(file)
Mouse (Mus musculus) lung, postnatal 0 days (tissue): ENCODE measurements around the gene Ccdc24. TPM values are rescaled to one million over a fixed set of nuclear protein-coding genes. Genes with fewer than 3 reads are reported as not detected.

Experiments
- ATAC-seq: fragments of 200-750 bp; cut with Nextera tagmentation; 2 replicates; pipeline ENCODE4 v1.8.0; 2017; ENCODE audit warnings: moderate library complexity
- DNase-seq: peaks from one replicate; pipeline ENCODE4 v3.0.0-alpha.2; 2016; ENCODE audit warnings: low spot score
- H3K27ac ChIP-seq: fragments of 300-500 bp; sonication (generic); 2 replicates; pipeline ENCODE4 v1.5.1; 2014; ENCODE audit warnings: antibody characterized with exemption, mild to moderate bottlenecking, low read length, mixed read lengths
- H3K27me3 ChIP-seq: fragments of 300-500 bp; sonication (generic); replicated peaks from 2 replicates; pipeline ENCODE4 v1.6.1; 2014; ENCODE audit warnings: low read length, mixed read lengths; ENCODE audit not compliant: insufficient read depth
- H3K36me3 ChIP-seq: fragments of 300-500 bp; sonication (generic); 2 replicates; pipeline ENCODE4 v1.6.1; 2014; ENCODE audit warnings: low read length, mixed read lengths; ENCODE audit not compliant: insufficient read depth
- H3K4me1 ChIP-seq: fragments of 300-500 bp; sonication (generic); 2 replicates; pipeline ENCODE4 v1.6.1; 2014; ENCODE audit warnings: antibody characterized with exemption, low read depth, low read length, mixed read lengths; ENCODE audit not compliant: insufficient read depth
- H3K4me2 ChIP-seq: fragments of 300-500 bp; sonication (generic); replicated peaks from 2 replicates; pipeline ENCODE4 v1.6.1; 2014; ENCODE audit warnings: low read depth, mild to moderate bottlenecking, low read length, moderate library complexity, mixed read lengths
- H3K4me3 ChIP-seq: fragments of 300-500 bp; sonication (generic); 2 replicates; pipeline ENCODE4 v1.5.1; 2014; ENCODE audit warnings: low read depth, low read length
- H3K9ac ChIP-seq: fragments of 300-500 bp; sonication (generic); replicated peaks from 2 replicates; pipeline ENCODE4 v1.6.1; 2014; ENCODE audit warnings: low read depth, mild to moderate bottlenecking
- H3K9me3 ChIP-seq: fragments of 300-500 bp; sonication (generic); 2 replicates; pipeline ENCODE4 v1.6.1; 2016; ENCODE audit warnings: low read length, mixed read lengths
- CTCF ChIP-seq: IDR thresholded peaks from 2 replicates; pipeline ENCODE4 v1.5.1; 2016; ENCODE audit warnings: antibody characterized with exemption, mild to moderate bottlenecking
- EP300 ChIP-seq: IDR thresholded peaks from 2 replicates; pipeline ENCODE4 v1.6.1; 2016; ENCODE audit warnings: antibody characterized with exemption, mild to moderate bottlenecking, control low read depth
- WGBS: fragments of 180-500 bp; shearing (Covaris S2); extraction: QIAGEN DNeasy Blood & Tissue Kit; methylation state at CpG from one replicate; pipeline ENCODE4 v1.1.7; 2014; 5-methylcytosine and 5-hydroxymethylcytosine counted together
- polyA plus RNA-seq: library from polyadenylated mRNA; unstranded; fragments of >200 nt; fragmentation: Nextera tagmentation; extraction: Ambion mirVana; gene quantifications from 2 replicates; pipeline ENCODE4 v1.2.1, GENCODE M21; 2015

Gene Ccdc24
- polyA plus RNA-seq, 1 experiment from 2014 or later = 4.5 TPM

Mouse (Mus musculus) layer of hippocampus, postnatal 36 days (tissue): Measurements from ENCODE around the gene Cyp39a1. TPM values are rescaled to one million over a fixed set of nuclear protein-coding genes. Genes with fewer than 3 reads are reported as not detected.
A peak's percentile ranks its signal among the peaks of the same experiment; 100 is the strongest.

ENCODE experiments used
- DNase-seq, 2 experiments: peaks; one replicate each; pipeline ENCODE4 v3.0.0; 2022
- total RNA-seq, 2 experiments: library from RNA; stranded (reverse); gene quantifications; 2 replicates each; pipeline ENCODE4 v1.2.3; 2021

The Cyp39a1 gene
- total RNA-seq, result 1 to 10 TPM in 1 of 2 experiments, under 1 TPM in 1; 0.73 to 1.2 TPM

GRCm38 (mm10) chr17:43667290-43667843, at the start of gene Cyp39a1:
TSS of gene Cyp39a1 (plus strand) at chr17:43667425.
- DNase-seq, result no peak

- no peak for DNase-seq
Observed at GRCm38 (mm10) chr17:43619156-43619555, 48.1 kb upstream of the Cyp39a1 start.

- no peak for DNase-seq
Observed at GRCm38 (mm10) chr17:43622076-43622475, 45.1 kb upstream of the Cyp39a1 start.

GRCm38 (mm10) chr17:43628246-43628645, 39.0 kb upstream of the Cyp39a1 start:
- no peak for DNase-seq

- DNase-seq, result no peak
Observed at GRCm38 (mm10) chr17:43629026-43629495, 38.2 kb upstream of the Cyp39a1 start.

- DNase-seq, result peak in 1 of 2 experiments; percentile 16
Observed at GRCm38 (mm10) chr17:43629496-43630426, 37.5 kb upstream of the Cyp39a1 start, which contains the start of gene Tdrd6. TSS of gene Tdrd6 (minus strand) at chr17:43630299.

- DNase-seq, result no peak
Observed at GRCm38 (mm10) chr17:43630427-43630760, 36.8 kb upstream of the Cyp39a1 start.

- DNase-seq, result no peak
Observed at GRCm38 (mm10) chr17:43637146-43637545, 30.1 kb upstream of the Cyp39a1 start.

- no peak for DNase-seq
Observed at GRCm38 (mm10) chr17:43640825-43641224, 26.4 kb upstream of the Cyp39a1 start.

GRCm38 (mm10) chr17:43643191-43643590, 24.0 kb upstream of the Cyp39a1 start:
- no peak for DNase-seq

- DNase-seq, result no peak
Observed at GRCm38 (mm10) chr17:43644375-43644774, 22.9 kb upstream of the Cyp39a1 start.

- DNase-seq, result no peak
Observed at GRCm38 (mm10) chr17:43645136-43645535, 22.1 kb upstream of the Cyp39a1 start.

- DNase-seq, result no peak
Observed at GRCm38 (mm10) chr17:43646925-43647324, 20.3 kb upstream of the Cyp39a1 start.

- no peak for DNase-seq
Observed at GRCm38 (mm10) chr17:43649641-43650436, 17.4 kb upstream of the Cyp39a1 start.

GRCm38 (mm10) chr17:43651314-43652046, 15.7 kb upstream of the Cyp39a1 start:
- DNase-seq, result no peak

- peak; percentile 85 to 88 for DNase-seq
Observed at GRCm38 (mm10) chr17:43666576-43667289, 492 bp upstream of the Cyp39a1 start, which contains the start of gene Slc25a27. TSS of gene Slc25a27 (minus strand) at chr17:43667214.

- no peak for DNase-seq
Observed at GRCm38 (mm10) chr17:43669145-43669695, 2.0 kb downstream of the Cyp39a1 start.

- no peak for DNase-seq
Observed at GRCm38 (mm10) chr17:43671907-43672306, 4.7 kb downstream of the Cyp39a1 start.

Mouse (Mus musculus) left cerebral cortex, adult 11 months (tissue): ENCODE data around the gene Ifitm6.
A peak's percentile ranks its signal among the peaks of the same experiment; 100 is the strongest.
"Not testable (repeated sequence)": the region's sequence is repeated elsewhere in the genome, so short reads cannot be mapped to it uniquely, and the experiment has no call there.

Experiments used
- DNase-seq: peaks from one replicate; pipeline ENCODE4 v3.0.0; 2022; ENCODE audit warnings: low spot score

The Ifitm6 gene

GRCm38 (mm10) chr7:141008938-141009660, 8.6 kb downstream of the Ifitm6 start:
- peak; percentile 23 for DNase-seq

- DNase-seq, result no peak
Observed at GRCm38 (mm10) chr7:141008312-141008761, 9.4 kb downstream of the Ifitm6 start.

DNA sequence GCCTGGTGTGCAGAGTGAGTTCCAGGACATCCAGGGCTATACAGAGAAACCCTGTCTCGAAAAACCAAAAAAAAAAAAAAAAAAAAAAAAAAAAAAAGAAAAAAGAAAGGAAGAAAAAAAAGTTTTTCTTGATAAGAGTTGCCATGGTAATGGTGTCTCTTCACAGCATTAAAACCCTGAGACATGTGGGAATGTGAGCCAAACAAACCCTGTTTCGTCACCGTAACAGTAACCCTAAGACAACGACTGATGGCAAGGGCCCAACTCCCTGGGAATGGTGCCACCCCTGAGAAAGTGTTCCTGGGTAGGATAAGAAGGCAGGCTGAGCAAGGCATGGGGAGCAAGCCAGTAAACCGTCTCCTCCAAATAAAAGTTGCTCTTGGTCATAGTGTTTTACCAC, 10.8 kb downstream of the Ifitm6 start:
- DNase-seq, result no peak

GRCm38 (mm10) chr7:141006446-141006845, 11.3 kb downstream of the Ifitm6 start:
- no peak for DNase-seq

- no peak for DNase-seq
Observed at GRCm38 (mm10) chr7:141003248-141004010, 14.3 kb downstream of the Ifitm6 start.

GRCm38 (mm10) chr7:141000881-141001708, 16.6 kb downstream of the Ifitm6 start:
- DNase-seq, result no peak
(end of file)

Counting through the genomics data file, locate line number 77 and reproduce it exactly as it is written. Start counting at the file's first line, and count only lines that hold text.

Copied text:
- no peak for DNase-seq